British leadership is pushing President Donald Trump to stay in the Iran nuclear deal. On Tuesday night, British Prime Minister Theresa May called the President to make a last-minute plea not to walk away from the agreement.
“[The Prime Minister] reaffirmed the UK’s strong commitment to the deal alongside our European partners, saying it was vitally important for regional security,” read a statement from May’s office. “The [prime minister] stressed that it was important that the deal was carefully monitored and properly enforced.”
In response, the White House released its own counter-statement hours after the call. The readout stated that the President “underscored the need to work together to hold the Iranian regime accountable for its malign and destabilizing activities, especially its sponsorship of terrorism and its development of threatening missiles.”
This rhetorical slight-of-hand emphasizes the Oval Office’s longstanding belief that the regime’s aggression in the Middle East needs to be contained. Many speculate that the President plans to announce that the deal is not in U.S. interests, while delaying imposing sanctions in an effort to create leverage. However, European leaders fear that doing so will collapse the deal, which is said to neutralize the threat of an Iranian nuclear weapon.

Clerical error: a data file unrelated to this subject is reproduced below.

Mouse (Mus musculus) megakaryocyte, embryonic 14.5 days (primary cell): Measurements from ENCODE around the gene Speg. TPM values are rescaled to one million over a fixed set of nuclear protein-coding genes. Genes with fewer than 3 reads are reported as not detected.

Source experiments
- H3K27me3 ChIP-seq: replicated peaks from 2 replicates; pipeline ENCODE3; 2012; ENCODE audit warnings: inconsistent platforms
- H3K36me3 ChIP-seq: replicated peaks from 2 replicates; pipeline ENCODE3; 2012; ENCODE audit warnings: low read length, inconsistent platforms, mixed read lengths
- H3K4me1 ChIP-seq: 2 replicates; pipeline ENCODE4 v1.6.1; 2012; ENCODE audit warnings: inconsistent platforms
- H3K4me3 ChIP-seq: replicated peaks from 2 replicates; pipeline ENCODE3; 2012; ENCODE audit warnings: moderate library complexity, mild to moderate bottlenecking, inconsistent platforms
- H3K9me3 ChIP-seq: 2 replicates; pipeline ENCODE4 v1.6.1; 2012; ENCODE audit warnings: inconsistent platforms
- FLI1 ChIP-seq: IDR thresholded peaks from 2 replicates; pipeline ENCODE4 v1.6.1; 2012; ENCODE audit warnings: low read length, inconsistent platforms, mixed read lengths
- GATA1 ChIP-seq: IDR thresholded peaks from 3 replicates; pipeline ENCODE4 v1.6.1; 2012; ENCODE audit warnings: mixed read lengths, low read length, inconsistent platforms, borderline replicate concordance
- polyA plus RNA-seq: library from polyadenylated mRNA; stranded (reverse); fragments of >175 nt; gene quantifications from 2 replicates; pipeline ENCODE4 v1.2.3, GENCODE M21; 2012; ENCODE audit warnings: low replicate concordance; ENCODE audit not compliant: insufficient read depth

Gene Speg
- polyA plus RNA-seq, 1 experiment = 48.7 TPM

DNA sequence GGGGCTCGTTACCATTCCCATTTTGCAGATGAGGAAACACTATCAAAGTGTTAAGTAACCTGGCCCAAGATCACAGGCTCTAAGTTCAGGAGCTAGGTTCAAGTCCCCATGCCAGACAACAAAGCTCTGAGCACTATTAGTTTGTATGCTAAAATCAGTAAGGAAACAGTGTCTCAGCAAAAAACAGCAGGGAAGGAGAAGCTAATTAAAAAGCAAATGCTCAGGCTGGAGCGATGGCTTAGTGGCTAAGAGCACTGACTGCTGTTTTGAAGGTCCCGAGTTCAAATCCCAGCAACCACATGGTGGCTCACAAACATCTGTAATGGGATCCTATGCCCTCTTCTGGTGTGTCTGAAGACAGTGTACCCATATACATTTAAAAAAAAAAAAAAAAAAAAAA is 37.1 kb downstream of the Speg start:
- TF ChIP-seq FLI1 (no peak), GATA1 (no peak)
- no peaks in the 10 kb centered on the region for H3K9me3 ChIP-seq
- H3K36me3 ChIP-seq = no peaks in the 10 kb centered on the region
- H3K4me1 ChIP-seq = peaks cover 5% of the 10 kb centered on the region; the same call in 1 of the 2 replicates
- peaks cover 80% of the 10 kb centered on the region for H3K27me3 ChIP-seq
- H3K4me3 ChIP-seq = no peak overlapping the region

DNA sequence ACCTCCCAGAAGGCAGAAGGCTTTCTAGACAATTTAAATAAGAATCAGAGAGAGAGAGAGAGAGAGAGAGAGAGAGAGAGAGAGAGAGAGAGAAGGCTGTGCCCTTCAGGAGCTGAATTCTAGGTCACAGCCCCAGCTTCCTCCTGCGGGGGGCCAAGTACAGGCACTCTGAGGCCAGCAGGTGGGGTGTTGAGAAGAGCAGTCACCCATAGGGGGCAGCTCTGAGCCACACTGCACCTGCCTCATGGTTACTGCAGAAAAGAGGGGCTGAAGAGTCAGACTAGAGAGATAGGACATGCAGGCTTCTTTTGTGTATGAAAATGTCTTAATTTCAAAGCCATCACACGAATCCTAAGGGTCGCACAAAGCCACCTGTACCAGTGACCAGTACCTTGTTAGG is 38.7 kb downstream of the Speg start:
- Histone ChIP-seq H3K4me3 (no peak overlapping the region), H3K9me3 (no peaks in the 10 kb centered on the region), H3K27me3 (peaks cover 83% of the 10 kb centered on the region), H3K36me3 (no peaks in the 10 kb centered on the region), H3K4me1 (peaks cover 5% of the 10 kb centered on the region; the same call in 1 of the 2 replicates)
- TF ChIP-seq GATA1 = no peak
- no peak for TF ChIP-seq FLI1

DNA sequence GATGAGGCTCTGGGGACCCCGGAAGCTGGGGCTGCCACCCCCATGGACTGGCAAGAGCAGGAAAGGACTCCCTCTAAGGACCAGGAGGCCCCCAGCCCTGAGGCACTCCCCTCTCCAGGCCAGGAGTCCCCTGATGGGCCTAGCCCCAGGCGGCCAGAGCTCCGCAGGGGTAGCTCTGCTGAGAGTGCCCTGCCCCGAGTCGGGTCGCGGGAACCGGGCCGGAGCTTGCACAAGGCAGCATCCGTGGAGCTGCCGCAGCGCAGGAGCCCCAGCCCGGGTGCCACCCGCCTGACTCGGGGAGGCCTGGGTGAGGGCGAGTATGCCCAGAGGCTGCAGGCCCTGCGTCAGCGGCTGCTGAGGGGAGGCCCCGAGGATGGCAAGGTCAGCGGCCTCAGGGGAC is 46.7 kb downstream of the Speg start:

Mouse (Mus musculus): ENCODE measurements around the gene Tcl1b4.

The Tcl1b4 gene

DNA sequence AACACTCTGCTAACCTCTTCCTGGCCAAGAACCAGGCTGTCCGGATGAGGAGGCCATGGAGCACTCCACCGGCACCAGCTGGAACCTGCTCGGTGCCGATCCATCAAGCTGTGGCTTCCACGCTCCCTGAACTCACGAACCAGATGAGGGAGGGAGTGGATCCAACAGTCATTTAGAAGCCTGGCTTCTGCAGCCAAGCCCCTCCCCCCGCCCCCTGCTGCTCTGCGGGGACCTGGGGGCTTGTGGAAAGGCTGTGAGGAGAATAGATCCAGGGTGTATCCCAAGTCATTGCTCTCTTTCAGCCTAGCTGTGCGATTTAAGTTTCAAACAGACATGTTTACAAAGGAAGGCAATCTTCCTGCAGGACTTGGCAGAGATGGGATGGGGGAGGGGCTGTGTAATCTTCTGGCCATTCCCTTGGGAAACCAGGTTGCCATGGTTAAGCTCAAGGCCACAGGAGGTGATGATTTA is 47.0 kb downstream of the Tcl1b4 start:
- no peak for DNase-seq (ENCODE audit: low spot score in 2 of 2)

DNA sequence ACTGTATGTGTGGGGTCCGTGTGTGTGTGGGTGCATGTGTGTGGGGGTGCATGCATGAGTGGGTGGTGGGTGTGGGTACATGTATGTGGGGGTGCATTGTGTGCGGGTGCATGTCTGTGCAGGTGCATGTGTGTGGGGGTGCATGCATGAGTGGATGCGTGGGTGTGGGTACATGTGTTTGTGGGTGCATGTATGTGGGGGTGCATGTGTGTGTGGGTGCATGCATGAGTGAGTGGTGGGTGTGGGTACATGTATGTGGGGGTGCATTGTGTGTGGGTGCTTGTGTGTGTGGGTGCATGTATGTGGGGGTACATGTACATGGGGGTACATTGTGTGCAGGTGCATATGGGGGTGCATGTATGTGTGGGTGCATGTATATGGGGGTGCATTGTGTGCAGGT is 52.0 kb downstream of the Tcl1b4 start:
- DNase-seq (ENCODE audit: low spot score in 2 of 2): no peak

The British Prime Minister wasn’t the only call the White House received from London. British Foreign Minister Boris Johnson also reached out to Secretary of State Rex Tillerson.
“The nuclear deal was a crucial agreement that neutralized Iran’s nuclear threat,” said the foreign minister. “It was the culmination of 13 years of painstaking diplomacy and has increased security, both in the region and in the U.K. It is these security implications that we continue to encourage the U.S. to consider.”
Crafted during the Obama administration, the Joint Comprehensive Plan froze Iran’s nuclear program for 15 years in exchange for sanctions relief. Britain and the United States are two of eight signatories to the Iran deal- the other actors include Iran, China, France, Russia, Germany, and the European Union.
Should the President follow through with his pledge to end the agreement, it could earn fiercer wrath from players with interests in the Middle East, at a time when the U.S. finds itself increasingly isolated on the world stage.